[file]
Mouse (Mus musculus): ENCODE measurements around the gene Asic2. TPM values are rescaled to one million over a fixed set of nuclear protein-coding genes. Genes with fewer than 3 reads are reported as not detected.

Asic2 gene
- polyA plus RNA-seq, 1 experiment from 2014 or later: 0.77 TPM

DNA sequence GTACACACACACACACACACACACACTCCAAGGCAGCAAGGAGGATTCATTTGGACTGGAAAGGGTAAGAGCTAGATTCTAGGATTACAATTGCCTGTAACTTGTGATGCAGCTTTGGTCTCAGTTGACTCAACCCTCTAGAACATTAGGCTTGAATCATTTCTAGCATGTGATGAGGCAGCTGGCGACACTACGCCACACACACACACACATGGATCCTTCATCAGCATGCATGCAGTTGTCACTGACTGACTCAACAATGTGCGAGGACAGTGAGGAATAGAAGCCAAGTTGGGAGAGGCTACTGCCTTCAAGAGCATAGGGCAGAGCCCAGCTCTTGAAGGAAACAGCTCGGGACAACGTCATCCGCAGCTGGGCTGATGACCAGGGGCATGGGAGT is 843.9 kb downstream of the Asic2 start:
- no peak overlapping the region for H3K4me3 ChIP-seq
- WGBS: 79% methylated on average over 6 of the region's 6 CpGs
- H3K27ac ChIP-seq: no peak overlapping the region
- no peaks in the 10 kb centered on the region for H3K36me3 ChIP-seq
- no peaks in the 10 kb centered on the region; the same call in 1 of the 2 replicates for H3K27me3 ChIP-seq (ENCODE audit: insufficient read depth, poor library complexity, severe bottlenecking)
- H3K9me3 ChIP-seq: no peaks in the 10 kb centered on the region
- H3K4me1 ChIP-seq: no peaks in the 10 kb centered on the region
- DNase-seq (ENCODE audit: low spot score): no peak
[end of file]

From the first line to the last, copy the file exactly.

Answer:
Mouse (Mus musculus): ENCODE measurements around the gene Asic2. TPM values are rescaled to one million over a fixed set of nuclear protein-coding genes. Genes with fewer than 3 reads are reported as not detected.

Asic2 gene
- polyA plus RNA-seq, 1 experiment from 2014 or later: 0.77 TPM

DNA sequence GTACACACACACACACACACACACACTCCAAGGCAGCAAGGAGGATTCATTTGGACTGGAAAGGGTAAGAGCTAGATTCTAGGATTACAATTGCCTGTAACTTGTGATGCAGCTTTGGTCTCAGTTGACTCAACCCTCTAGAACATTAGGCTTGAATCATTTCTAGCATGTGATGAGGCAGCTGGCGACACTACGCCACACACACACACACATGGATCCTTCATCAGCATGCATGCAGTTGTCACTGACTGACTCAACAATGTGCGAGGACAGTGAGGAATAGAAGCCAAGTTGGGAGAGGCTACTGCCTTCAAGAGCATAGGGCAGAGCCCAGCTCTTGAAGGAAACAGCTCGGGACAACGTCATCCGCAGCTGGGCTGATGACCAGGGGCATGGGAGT is 843.9 kb downstream of the Asic2 start:
- no peak overlapping the region for H3K4me3 ChIP-seq
- WGBS: 79% methylated on average over 6 of the region's 6 CpGs
- H3K27ac ChIP-seq: no peak overlapping the region
- no peaks in the 10 kb centered on the region for H3K36me3 ChIP-seq
- no peaks in the 10 kb centered on the region; the same call in 1 of the 2 replicates for H3K27me3 ChIP-seq (ENCODE audit: insufficient read depth, poor library complexity, severe bottlenecking)
- H3K9me3 ChIP-seq: no peaks in the 10 kb centered on the region
- H3K4me1 ChIP-seq: no peaks in the 10 kb centered on the region
- DNase-seq (ENCODE audit: low spot score): no peak